China Learning the IP Ropes

Editor’s Note: As explained at length elsewhere on this site, this is a news story written by me that originally appeared on the now-defunct Electronic News’ website, which is long gone. It’s former sister pub Electronic Design News (EDN) currently holds the copyright to all Electronic News copy (to the best of my knowledge). You can still see a copy of this story at EDN.

Travelling the Silicon Road
BEIJING — In some respects the Chinese semiconductor industry is like a young child, one that needs to learn the rules to live by in the world.

In other words, it needs to study hard and get good grades in school, and learn how to play well with the other kids, i.e., it needs to develop its own IP and learn how to protect that IP while respecting others. And it is looking to the rest of the world to help teach it.

That’s the analogy that Xu Xiao Tian uses to describe the chip industry here in this sprawling country. Xu is the secretary general of the China Semiconductor Industry Association; he sat down with Electronic News to discuss the current state of the semiconductor industry, namely China’s.

One of the common threads in conversations with Chinese officials here in Beijing right now is that of intellectual property, or IP, and Xu is no different. They realize that even with all the growth and investment in the chip industry here, China is still a very small part of a large global pie.

China’s semiconductor industry as a whole raked in $7 billion in revenues in 2004; by comparison, China’s foundry neighbor, Taiwan Semiconductor Manufacturing Co., saw sales of nearly $7.7 billion last year. United States-based Intel Corp., the world’s largest in terms of sales, saw revenue of more than $30.9 billion. Meanwhile, China’s largest chipmaker, Semiconductor Manufacturing International Corp. (SMIC), had revenues just shy of $1 billion.

Taking the Next Step

And yet, China realizes that information technology is a key to its growth, and if its chip industry — and ultimately China itself — is going to be successful in the long run, this means developing its own domestic IP.

Xu characterized China’s chip industry at this moment as entering its next stage of evolution. It has attracted some $15 billion in foreign investment; it has built fabs and factories, and has plans for more in the near future. SMIC has had a 300mm fab producing 20,000 wafers per month for a year now.

“Now, we need to manage that capital,” Xu said of all the private and foreign investment that has taken place. “We need to focus on developing our own IP.” He observed that developing the chip industry is not like developing a railway system; it’s not just a matter of building it. Without unique intellectual property, the domestic Chinese semiconductor industry will eventually founder, he said.

And while foreign investment is all well and good, and cooperation with companies and governments outside of China is necessary – and the Chinese want that help, Xu says – the profits from joint ventures largely go elsewhere, outside of China.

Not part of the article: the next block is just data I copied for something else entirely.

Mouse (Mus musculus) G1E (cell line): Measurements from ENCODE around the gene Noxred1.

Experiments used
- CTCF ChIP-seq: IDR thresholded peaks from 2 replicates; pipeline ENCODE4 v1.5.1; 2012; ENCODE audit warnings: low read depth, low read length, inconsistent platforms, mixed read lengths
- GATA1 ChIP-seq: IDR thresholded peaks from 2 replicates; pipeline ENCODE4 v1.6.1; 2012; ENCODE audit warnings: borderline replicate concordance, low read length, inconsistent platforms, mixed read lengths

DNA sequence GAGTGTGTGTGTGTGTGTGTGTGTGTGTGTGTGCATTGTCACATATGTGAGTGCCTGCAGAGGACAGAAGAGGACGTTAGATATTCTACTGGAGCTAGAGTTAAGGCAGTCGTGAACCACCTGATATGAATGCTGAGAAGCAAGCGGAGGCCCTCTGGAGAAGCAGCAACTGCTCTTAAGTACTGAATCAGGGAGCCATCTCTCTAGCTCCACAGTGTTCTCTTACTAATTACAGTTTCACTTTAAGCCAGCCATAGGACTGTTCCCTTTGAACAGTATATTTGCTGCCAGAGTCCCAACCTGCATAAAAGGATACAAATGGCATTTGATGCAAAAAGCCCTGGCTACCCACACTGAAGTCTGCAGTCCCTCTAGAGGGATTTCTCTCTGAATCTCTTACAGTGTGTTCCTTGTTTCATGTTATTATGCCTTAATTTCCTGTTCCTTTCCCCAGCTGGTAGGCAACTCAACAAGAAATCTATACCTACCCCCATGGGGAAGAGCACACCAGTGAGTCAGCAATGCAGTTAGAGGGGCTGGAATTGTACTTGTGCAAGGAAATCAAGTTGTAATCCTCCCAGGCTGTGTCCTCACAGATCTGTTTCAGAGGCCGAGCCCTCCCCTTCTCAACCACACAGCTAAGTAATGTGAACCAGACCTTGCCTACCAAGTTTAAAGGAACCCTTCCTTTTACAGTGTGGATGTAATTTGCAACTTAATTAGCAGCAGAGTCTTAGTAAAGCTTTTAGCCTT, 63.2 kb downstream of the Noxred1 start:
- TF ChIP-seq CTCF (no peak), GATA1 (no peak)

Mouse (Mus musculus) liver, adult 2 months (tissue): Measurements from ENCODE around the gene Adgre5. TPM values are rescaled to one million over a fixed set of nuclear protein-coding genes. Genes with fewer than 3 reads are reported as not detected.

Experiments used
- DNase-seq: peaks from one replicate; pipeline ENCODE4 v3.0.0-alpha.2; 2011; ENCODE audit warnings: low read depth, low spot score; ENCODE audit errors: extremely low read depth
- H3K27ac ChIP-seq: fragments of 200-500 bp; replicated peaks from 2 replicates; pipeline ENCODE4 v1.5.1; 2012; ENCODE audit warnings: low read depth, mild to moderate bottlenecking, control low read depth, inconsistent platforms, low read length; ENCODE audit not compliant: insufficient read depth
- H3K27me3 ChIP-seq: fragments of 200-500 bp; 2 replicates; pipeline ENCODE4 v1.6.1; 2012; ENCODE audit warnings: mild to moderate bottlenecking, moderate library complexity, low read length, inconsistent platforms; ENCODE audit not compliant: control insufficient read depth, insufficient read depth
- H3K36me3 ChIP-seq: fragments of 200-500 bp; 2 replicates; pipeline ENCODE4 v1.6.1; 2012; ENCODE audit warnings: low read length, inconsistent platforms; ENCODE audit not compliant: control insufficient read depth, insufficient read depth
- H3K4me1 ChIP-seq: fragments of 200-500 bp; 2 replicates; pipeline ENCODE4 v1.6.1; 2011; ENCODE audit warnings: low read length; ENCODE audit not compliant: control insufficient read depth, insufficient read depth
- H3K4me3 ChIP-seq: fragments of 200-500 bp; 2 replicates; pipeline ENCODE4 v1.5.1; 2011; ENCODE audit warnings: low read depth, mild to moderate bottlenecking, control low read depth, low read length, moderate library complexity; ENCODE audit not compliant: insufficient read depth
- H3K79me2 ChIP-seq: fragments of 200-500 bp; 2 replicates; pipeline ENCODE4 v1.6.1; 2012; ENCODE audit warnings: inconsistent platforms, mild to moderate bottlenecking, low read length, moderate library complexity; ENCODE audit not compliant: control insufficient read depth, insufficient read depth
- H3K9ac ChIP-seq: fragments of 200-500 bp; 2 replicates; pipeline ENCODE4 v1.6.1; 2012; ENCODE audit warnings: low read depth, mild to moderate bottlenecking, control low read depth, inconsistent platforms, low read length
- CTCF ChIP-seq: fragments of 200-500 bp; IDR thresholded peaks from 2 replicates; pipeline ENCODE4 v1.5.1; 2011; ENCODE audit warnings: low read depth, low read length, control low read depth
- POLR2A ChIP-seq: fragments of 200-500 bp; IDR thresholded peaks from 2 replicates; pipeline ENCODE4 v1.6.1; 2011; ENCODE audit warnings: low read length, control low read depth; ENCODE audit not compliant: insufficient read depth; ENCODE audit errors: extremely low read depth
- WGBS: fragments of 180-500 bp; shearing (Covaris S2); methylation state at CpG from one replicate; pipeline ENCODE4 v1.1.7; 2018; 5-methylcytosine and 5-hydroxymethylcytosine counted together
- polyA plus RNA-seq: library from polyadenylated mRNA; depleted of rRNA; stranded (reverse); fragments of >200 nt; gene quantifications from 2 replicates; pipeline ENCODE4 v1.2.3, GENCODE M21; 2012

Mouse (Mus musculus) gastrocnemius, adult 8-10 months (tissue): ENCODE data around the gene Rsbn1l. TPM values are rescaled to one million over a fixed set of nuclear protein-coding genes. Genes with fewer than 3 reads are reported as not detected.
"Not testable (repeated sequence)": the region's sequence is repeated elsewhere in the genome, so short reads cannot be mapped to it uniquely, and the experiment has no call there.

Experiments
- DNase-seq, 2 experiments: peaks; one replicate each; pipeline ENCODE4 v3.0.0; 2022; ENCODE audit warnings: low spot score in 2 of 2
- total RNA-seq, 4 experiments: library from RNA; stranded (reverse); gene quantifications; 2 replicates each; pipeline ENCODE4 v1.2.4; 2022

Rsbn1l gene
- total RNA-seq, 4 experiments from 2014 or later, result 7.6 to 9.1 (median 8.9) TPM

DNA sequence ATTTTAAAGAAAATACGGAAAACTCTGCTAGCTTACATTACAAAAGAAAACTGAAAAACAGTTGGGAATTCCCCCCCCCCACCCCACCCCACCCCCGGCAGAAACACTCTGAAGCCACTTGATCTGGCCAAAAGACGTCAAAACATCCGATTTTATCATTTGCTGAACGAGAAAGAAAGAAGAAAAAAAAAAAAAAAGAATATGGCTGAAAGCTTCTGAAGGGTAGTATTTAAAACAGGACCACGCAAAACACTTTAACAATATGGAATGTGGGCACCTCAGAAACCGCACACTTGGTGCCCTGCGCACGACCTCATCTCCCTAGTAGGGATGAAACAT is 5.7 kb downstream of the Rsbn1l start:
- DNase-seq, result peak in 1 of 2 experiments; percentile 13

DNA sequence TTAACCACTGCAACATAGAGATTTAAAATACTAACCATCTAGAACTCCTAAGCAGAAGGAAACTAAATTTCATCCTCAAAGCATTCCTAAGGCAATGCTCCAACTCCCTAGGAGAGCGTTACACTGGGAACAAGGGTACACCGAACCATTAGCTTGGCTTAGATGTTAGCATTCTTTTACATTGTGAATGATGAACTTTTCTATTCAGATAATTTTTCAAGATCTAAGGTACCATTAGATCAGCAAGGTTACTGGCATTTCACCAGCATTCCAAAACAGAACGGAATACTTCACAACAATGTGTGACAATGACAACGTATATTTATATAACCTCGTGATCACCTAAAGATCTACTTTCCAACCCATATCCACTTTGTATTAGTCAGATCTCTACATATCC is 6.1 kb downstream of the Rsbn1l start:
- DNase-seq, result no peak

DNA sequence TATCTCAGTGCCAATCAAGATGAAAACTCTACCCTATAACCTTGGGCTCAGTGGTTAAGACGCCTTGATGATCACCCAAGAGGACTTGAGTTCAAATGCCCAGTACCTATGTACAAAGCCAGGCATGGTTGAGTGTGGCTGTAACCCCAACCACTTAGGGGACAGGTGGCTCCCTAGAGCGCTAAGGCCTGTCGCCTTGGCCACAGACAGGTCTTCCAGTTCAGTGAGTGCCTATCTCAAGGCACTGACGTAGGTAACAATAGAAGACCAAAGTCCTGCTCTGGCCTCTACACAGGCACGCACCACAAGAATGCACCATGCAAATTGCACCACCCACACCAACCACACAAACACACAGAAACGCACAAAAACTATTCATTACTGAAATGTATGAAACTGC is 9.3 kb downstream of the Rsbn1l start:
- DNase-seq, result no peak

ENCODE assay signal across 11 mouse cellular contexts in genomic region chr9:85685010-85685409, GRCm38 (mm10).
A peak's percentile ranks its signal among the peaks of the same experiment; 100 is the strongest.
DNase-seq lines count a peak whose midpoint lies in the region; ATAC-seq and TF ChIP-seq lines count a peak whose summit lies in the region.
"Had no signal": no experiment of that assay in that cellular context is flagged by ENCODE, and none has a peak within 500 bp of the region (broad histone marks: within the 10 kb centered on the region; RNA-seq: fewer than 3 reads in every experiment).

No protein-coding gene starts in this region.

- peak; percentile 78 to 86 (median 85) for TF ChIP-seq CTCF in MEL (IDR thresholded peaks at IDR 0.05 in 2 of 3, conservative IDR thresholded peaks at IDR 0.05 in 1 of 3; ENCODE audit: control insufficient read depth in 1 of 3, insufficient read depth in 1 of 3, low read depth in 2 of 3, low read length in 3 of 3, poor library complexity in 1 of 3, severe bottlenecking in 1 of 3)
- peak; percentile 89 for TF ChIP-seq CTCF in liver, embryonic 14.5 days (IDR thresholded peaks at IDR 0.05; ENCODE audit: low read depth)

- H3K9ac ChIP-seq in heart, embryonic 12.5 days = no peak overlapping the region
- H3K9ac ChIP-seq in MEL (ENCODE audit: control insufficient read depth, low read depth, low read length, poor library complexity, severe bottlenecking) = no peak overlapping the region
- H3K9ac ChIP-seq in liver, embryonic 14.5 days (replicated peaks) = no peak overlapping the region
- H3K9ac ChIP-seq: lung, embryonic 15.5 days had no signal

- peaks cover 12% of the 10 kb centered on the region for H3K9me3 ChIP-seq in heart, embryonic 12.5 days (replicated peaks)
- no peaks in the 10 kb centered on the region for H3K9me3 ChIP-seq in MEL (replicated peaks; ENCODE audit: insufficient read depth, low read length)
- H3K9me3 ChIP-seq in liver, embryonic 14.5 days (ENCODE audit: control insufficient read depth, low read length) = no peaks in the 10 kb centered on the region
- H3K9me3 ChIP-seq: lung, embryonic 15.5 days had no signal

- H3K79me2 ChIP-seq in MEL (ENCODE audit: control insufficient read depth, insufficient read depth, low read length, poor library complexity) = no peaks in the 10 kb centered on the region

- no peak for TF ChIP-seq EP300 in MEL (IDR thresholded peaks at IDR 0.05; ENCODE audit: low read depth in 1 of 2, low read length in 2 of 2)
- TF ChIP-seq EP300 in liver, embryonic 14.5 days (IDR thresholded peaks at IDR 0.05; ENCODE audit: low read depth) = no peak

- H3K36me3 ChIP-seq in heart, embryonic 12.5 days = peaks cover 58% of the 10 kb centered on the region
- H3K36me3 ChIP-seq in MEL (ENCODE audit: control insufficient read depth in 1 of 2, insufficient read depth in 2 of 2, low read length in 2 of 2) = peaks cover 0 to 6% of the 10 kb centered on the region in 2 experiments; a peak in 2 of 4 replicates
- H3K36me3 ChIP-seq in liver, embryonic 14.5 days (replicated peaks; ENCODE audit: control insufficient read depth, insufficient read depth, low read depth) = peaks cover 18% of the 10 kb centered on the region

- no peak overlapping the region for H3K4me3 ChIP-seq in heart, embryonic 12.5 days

But there is a problem with IP in China, Xu acknowledges. “Actually, it’s a new concept in China,” he said.

Of the 1 million or so patents filed every year around the globe, about 2 percent are registered in China, Xu noted. And of those registered in China, 80 percent are contributed by foreign joint-venture partners. He returned to the analogy of Chinese industry as a youth that needs education.

“IP is a new concept,” Xu said. “We understand that if you write a novel, that is yours; that it is intellectual property, but in technology, it is a new idea for us.”

And before you write a novel, you have to learn to write sentences, he noted. “China wants help and guidance,” Xu said. “We want to make it clear to the world we are a student. The world should serve as our teacher.”

But China isn’t just waiting around to be taught. The CSIA has set up an IP promotion committee, tasked with educating the chip industry here on IP: what is it and how to manage it, and the importance of respecting the IP of foreign companies.

Xu himself, in fact, has authored a book, “The Frequently Asked Questions of IP in the IC Industry.” Designed to help domestic Chinese companies learn the ins and outs of IP, he said that foreign companies have requested that the book be translated into English, so that they can better understand the perspective of the Chinese companies with whom they do business.

Electronic News Travels to ChinaFurthermore, China as a whole also needs to develop its own public IP platform in the semiconductor industry, in part to teach domestic companies how to manage IP, Xu suggested. China also needs to learn to conduct IP transactions in a transparent environment, letting it be managed by third-party institutions. And companies should be punished for appropriating the IP of others, he added.

Ultimately, if Chinese companies can learn to respect IP while developing their own, they will earn the trust of foreign companies, which will then be more willing to share their intellectual property – an important step for the Chinese chip industry, Xu said.

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